5. Monitor humidity indoors. The EPA recommends keeping indoor humidity between 30 and 60 percent. You can measure humidity with a moisture meter purchased from your local hardware store. You'll also be able to detect high humidity by simply paying attention to potential problem areas in your home. Telltale signs of excessive humidity include condensation on windows, pipes, and walls. If you notice condensation, dry the surface immediately and address the source of moisture (for example, turn off a humidifier if water appears on the inside of nearby windows).
6. Direct water away from your home. If the ground around your home isn't sufficiently sloped away from the foundation, water may collect there and seep into your crawlspace or basement.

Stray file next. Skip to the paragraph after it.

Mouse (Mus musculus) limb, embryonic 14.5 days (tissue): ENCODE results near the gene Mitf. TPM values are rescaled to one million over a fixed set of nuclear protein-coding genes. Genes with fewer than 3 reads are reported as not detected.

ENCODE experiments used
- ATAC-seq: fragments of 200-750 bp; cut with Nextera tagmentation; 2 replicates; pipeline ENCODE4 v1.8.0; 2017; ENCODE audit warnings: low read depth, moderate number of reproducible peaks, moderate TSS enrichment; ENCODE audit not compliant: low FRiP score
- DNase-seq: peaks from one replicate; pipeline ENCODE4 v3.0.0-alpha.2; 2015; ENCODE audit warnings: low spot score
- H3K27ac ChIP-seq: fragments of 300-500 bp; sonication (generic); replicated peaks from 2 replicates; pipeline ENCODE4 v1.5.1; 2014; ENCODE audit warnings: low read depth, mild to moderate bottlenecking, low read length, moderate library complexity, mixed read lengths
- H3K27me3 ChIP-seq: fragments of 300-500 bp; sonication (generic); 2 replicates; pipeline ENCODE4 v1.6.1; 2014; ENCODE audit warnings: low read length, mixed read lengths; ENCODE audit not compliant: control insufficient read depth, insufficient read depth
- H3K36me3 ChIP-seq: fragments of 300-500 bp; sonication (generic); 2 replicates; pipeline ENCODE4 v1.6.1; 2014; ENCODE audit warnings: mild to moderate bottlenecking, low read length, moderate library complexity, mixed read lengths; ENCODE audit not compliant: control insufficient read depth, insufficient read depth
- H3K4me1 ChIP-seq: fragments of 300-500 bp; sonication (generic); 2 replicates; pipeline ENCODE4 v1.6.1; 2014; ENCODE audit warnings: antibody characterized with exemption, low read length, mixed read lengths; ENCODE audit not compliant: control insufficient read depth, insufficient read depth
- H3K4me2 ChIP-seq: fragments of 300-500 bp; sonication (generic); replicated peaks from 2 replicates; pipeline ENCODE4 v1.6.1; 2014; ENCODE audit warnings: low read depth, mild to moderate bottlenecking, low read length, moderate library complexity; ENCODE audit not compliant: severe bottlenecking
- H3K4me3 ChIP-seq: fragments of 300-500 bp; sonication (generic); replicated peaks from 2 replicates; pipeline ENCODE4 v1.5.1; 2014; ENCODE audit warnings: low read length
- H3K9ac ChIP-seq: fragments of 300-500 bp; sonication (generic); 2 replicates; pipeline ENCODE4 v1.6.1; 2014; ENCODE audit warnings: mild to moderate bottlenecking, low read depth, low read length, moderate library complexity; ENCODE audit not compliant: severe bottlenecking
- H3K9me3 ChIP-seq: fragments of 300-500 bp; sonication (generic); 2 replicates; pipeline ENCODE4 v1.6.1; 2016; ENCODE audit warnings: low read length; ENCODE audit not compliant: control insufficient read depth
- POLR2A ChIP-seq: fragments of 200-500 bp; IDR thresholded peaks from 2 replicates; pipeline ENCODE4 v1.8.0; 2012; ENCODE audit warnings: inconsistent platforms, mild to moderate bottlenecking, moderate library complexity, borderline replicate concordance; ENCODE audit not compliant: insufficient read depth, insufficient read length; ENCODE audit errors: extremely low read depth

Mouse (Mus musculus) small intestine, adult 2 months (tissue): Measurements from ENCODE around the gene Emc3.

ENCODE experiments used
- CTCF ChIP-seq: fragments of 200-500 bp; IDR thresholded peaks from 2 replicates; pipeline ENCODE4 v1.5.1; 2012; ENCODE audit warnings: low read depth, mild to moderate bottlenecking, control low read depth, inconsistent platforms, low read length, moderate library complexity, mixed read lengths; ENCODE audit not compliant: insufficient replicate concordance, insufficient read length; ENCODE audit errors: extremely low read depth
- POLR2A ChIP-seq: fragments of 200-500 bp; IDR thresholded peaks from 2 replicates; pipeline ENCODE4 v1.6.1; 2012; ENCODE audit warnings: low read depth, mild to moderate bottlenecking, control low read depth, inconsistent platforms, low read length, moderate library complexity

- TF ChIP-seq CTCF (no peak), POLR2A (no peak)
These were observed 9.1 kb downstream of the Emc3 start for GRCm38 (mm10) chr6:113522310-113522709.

7. Clean or repair roof gutters. A mold problem might be a simple matter of a roof that is leaking because of full or damaged gutters. Have your roof gutters cleaned regularly and inspected for damage. Repair them as necessary, and keep an eye out for water stains after storms that may indicate a leak.
8. Improve air flow in your home. According to the EPA, as temperatures drop, the air is able to hold less moisture. Without good air flow in your home, that excess moisture may appear on your walls, windows and floors. To increase circulation, open doors between rooms, move furniture away from walls, and open doors to closets that may be colder than the rooms they’re in. Let fresh air in to reduce moisture and keep mold at bay.